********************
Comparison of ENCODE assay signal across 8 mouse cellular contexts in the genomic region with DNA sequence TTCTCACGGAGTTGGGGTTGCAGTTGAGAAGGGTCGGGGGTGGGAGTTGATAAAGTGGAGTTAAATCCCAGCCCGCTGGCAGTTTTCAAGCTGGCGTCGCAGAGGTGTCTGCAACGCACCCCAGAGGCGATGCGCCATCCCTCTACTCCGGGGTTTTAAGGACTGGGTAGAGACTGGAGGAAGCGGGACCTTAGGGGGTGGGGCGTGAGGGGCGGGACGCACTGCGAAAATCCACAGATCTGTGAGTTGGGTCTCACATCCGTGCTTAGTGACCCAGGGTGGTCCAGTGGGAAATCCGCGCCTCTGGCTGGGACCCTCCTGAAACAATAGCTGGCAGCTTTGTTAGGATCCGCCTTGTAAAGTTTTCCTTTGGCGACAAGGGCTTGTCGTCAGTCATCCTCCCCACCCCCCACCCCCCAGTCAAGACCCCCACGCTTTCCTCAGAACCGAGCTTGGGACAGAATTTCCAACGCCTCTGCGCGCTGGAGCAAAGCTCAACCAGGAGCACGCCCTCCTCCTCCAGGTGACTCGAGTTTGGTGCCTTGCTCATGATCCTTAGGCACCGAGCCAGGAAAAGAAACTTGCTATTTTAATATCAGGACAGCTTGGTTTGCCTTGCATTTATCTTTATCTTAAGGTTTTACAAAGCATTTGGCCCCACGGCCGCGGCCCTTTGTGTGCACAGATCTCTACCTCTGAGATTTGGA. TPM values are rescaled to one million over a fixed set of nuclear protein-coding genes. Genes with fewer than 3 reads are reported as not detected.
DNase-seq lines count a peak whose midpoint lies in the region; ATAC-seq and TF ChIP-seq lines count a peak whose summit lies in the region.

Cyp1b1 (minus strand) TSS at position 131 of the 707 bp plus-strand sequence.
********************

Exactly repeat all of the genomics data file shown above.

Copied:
Comparison of ENCODE assay signal across 8 mouse cellular contexts in the genomic region with DNA sequence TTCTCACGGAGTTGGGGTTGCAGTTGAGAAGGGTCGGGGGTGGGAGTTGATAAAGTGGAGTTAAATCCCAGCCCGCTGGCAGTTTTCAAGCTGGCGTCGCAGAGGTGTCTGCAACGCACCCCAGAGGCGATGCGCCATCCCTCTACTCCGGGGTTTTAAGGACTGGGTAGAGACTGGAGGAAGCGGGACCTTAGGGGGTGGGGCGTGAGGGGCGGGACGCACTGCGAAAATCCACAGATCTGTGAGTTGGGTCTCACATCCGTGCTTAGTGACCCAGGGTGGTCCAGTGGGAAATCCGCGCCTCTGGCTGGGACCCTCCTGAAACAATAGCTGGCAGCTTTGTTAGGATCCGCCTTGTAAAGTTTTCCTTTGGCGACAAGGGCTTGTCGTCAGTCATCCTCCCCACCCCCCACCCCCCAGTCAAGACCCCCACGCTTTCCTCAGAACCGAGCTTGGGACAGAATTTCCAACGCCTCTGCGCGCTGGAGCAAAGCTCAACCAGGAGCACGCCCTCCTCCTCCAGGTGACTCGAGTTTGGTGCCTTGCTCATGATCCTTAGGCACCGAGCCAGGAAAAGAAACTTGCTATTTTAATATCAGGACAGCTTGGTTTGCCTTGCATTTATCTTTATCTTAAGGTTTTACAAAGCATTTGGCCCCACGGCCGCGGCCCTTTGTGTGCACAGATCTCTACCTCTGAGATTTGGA. TPM values are rescaled to one million over a fixed set of nuclear protein-coding genes. Genes with fewer than 3 reads are reported as not detected.
DNase-seq lines count a peak whose midpoint lies in the region; ATAC-seq and TF ChIP-seq lines count a peak whose summit lies in the region.

Cyp1b1 (minus strand) TSS at position 131 of the 707 bp plus-strand sequence.